On Thursday, the House rejected the Prenatal Nondiscrimination Act (PRENDA), which would have banned sex-selective abortions. In the lead-up to the vote, critics and supporters of PRENDA trotted out the usual pro-choice and pro-life arguments, as well as some more novel ones. But neither side made an issue of the striking disparities in state-level abortion rates.
Those disparities are larger than most people realize. New York’s abortion rate is five and a half times higher than Idaho’s, and California’s abortion rate is four times higher than Kentucky’s. In general, abortion rates are low in the Deep South, the Mountain West and the rural Midwest, and high in the Northeast, the Far West and the industrial Midwest. In 2008, the most recent year for which data is available, 11 states had single-digit abortion rates, and the abortion rate in Mississippi (5%) was slightly lower than the abortion rate in Ireland, where elective abortion is illegal. Meanwhile, New York had a 33% abortion rate, Delaware had a 32% abortion rate, the District of Columbia and New Jersey had 28% abortion rates, Maryland had a 26% abortion rate and Rhode Island and Connecticut had 25% abortion rates. Florida and California had the highest abortion rates outside the Northeast.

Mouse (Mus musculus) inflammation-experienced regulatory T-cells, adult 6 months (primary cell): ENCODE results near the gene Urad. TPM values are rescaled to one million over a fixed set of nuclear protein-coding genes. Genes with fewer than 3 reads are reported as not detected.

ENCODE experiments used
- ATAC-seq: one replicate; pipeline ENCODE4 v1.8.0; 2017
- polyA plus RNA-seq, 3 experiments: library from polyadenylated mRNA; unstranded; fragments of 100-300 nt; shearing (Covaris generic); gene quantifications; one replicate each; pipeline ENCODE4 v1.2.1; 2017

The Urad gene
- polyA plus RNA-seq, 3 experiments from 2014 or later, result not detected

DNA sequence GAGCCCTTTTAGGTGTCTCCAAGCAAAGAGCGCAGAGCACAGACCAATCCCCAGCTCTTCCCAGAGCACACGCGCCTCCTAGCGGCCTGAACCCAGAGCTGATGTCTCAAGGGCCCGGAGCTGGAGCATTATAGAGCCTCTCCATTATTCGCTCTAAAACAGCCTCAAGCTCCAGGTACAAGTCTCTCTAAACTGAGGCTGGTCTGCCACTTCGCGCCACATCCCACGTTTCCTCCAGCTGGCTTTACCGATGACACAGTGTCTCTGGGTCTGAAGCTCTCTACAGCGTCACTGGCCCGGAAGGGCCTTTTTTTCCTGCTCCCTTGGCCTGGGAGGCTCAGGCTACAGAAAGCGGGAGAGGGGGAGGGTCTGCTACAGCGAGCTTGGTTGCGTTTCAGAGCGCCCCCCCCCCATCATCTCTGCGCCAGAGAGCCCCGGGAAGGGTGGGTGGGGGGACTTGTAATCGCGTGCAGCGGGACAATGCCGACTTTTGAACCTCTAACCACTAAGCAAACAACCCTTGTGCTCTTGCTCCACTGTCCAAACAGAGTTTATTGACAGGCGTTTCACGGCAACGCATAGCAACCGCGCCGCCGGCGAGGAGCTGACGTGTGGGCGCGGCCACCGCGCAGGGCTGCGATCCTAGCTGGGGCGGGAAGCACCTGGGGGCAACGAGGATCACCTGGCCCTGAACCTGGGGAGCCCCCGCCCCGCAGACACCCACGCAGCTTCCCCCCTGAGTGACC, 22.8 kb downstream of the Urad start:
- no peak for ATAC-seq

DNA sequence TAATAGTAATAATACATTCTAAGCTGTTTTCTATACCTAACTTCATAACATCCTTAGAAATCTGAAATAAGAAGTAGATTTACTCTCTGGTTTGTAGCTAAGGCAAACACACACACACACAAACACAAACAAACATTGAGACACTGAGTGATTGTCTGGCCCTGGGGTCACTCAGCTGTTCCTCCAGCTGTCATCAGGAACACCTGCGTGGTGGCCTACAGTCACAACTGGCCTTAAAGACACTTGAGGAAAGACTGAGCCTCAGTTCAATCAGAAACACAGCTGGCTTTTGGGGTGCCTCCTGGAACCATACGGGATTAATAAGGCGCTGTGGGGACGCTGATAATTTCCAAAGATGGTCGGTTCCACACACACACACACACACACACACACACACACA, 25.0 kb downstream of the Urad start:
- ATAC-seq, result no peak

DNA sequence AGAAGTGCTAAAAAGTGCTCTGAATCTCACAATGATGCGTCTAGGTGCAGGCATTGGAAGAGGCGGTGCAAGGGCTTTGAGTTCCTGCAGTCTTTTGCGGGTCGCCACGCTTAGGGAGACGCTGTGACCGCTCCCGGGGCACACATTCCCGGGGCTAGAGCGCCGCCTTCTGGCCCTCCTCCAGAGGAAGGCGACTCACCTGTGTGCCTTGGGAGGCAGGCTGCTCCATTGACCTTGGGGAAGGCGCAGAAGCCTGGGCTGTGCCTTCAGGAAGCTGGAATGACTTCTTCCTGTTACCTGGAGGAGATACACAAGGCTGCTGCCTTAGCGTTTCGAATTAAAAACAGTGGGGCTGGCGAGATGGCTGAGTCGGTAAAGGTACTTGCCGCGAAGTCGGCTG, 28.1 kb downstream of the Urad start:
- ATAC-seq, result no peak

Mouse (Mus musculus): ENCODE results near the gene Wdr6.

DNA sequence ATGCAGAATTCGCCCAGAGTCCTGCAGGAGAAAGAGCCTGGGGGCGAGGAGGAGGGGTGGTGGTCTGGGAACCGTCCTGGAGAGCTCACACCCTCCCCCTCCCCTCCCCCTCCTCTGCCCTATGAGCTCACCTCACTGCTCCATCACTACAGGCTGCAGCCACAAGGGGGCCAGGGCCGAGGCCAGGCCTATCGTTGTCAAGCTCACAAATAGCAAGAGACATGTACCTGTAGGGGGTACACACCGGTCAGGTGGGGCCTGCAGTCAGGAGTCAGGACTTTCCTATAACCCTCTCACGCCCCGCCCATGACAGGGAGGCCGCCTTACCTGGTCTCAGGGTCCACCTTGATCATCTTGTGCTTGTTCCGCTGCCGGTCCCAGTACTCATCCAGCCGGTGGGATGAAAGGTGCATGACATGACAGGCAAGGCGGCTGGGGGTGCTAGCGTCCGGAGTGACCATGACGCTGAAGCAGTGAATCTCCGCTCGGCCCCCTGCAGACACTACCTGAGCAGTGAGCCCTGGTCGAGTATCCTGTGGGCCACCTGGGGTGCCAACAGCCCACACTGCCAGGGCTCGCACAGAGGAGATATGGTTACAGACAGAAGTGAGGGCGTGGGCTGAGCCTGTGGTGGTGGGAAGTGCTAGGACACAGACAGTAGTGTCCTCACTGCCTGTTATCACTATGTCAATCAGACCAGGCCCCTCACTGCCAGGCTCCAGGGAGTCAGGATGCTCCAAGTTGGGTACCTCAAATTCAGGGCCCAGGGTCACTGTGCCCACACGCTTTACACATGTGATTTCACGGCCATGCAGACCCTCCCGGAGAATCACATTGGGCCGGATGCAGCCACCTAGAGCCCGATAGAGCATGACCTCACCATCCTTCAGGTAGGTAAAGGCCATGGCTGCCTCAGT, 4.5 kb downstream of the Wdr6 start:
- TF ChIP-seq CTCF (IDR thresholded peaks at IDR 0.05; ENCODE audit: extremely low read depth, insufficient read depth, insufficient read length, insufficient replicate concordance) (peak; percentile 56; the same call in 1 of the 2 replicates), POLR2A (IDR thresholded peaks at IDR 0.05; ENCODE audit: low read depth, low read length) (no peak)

But the biggest driver of these disparities seems to be culture. In states where abortion is widely viewed as unacceptable, few people have abortions. In states where abortion is widely seen as an acceptable, if undesirable, alternative to going through with an unwanted pregnancy, abortion rates are much higher.
That’s good news for pro-lifers, because polls show that Americans are becoming increasingly pro-life. If that trend continues, places like Delaware will gradually become less accepting of abortion, and abortion rates will fall.
Peter Tucci is an editor at The Daily Caller.